Titanium Welding

The properties of titanium make it an excellent choice of engineering material for a range of applications, from aerospace to chemical processing due to its high relative strength and corrosion resistance properties.  These properties can be improved by alloying various elements to enhance specific properties making titanium a truly versatile engineering alloy.

The chemical characteristic that makes titanium so corrosion resistant is the oxide layer that forms on its surface.   This occurs as titanium is a very reactive material, reacting readily with oxygen and nitrogen. This oxide layer however, protects it from corrosion in most situations, most notably chloride containing environments.

The mechanical properties of titanium, including excellent toughness even at low temperatures and good creep resistance at up to 600⁰C make it the material of choice for many aerospace welding applications.

Welding titanium has its own challenges, due mainly to the very same characteristics that make it so corrosion resistant.  The reactiveness that promotes the resilient oxide layer that protects it also makes it difficult to weld.  The selection of the correct titanium welding filler wire, but also the shielding gas, both play an important role in ensuring a good quality weldment.

The mechanical properties of the alloy are determined by the crystallographic structure of titanium.  This allotropic alloy has two different microstructures depending on the temperature and chemical composition.

Titanium alloys are divided into four categories, commercially pure (CP), alpha alloys, alpha-beta alloys and beta alloys.  The alloying elements determine the crystal structure of the material with oxygen, nitrogen, aluminium encouraging an alpha (CPH) structure and vanadium, molybdenum and silicon being beta stabilisers.

Unalloyed titanium (Grades 1-4, CP titanium) is alpha phase at room temperatures and changes at the alpha/beta transition temperature of about 880⁰C.  The different grades from 1 to 4 have increasing levels of oxygen, nitrogen and carbon as impurities.  The higher the level of impurities the less ductile and higher strength is the alloy.  The more commonly used titanium welding filler wire is Grade 2 (VBC Alloy 0070) which is supplied to MSRR 9500/0070 or AMS 4951 specifications for aerospace welding.  Grade 2 weld wire is used to weld other CP titanium grades but also for many of the other titanium grades where ductility is more important than strength.

The alpha and near alpha alloys are not heat treatable.  Grade 6 titanium, Ti-5Al-2.5Sn is used in aerospace applications due to its good weldability and stability and strength at high temperatures.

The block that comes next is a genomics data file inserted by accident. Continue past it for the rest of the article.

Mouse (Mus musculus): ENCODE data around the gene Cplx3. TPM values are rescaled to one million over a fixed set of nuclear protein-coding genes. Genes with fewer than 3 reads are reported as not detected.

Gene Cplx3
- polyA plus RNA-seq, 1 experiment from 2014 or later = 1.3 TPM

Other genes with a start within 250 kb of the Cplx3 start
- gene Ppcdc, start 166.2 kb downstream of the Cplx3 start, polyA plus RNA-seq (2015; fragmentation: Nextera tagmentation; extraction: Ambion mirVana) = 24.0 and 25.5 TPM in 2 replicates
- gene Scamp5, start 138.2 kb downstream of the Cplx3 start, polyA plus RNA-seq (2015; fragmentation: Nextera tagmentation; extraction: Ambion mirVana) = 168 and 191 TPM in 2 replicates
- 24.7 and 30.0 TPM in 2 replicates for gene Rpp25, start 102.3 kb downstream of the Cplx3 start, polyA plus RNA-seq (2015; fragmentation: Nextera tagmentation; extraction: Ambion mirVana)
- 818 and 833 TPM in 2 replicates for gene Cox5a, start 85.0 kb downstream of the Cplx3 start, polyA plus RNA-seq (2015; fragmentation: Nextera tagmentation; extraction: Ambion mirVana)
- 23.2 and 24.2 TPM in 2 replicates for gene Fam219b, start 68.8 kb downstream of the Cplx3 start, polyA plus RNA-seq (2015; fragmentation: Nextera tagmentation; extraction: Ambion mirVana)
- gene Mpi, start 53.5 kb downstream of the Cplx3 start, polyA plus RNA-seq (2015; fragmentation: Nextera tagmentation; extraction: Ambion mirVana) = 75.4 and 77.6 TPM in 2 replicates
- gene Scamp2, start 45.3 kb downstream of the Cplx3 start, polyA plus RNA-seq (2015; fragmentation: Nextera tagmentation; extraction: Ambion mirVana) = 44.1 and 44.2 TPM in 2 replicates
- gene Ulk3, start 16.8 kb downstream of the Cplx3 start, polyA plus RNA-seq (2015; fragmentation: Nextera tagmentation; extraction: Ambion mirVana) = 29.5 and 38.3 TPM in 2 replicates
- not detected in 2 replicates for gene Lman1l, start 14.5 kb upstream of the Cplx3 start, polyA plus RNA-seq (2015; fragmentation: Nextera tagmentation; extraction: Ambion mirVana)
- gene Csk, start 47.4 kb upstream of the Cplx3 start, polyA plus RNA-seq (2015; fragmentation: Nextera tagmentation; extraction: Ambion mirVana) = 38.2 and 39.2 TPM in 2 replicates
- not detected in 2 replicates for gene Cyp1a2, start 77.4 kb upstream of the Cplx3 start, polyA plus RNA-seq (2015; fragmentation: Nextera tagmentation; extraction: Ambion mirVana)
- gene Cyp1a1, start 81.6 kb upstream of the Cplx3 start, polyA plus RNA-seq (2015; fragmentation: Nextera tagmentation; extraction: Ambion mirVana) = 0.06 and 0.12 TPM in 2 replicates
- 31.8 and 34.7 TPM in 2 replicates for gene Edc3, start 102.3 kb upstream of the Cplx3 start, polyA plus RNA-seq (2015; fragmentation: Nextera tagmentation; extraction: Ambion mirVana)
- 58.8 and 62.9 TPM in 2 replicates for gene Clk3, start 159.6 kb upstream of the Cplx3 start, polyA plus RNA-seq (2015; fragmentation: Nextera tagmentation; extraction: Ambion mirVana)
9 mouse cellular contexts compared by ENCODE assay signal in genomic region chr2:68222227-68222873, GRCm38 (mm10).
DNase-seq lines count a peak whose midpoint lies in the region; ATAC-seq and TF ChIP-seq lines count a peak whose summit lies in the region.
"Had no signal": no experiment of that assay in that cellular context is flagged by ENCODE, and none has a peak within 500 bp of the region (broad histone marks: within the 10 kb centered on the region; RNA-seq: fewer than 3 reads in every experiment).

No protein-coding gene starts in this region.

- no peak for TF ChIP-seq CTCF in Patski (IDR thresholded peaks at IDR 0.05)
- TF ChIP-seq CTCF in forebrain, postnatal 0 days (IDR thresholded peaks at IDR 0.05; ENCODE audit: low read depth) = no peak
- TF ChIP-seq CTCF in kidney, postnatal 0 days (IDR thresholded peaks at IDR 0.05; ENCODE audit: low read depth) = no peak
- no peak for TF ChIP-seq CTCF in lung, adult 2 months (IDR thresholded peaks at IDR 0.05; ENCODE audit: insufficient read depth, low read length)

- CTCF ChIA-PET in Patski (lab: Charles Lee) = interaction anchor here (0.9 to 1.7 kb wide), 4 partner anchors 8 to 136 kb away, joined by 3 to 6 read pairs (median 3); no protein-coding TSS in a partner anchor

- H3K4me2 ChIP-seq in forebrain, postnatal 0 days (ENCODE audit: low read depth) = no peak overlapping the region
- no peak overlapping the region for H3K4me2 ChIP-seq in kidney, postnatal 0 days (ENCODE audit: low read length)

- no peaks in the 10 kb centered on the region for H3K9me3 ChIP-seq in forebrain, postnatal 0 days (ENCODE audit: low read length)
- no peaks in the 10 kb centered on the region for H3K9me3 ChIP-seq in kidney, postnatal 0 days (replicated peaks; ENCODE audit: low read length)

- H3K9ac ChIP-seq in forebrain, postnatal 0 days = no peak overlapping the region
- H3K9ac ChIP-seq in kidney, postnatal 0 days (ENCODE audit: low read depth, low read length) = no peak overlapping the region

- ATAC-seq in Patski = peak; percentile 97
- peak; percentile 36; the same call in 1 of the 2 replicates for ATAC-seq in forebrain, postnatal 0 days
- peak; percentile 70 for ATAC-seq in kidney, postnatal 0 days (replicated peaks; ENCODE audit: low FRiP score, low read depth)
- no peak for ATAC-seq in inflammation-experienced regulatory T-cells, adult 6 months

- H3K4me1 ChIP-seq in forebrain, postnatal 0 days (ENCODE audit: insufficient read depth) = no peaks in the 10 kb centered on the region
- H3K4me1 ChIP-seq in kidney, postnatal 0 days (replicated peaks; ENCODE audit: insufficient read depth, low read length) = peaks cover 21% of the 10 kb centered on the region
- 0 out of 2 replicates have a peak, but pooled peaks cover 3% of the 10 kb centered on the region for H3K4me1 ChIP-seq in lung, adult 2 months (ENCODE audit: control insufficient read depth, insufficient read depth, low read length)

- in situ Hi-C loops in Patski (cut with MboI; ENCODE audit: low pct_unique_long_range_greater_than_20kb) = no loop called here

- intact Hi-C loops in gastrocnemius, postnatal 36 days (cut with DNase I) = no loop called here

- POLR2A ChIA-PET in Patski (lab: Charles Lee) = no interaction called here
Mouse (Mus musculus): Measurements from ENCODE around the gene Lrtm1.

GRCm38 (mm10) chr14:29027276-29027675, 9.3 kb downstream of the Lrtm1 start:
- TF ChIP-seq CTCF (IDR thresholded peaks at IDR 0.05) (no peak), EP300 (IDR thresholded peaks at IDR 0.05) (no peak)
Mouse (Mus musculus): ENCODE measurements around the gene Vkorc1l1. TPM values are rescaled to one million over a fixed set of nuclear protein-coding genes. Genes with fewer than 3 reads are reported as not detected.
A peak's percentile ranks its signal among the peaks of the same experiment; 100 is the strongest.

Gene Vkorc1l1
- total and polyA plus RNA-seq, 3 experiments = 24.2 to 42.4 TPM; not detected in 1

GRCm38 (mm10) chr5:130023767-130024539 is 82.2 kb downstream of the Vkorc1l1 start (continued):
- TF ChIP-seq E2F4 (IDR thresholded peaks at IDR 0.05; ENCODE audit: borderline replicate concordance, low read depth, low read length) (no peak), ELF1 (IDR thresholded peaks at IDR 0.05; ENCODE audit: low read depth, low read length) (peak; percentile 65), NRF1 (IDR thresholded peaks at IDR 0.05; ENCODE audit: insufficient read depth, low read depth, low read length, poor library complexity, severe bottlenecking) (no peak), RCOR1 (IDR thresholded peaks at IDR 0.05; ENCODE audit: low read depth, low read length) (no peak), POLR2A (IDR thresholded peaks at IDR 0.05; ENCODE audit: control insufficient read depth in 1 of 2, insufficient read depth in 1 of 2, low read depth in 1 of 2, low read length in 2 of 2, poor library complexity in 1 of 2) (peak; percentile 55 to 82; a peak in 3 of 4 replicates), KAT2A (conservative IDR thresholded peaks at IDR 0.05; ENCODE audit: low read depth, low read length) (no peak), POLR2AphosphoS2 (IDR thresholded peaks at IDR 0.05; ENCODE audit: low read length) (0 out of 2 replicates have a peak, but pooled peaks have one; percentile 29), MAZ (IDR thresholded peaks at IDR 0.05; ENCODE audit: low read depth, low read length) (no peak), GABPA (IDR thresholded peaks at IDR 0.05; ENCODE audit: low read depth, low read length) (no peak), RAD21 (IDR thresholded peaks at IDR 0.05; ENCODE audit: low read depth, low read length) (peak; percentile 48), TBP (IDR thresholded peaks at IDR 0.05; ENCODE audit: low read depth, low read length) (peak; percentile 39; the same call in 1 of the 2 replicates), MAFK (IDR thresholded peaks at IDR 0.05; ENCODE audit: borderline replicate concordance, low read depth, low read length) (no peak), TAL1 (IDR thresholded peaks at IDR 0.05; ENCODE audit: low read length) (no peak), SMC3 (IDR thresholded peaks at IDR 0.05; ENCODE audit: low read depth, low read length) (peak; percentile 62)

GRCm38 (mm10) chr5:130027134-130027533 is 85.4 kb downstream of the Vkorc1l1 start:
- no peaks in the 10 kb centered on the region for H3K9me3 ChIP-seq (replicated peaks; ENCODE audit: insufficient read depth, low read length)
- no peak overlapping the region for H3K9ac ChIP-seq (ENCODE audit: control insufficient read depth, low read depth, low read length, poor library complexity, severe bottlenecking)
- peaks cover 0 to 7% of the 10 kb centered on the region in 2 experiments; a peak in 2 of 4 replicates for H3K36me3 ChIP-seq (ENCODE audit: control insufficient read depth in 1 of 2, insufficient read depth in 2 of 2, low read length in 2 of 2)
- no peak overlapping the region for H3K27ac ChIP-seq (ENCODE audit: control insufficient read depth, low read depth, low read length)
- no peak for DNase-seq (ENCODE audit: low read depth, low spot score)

The alpha-beta alloys, typified by the most commonly used titanium alloy Ti-6Al-4V, is an excellent all round alloy.  It is heat treatable and has the combination of strength and corrosion resistance making it useful in applications as diverse as aerospace, marine applications and medical devices.  It is readily welded with a matching weld filler metal.

Beta alloys such as Grade 19 Ti-3Al-8V-6Cr-4Mo-4Zr are heat treatable and for the most part weldable.  They are more dense than Ti-6Al-4V but have high strength and good creep resistance for use in armour plating.  They are typically welded in the annealed state with filler wire of matching composition.

As mentioned previously, the shielding gas plays a crucial role in achieving a good weld.  This means the correct type of gas, preferably high purity argon, should be used when TIG welding.  Poor shielding will become obvious when discoloration is seen on the weld, ranging from a light straw colour for mild contamination to dark blue to powdery white for worst-case contamination.  The weld pool is protected by the usual gas shroud but there is also a need for a trailing shield to prevent the “just welded” area from contamination until it has cooled to below about 300⁰C.  In addition, the underside of the weld should be protected similarly.

Also of huge importance is the cleanliness of the components being welded and the titanium filler wire.  Any residual grease, dirt or moisture must be removed by degreasing before welding.  These will result in hydrogen contamination, a common source of porosity and embrittlement in the weld. Likewise, entrapped air in the shielding gas can cause cracking due to excessive absorption of oxygen and nitrogen.  These both increase the tensile strength and hardness but at the cost of a reduction in the ductility of the joint, so much so that cracking can occur.  To protect against this high purity (BIP) argon should be used.

The desired properties of the welded joint in conjunction with the alloy being joined will determine the filler wire alloy selection.  Most of titanium alloys are readily welded with the exception of high beta content alpha-beta alloys.  Grade 2 titanium filler wire is frequently used when welding CP Titanium or for dissimilar titanium alloys to give the best combination of ductility and strength. Otherwise a filler wire with matching chemistry to the parent titanium alloy is often used.

The titanium alloy aerospace welding filler wires supplied by VBC Group are produced with high purity surface characteristics and comply with AMS, MSRR 9500 & AWS specification requirements and have full technical support.

Please feel free to contact us for advice on any of your welding or brazing applications at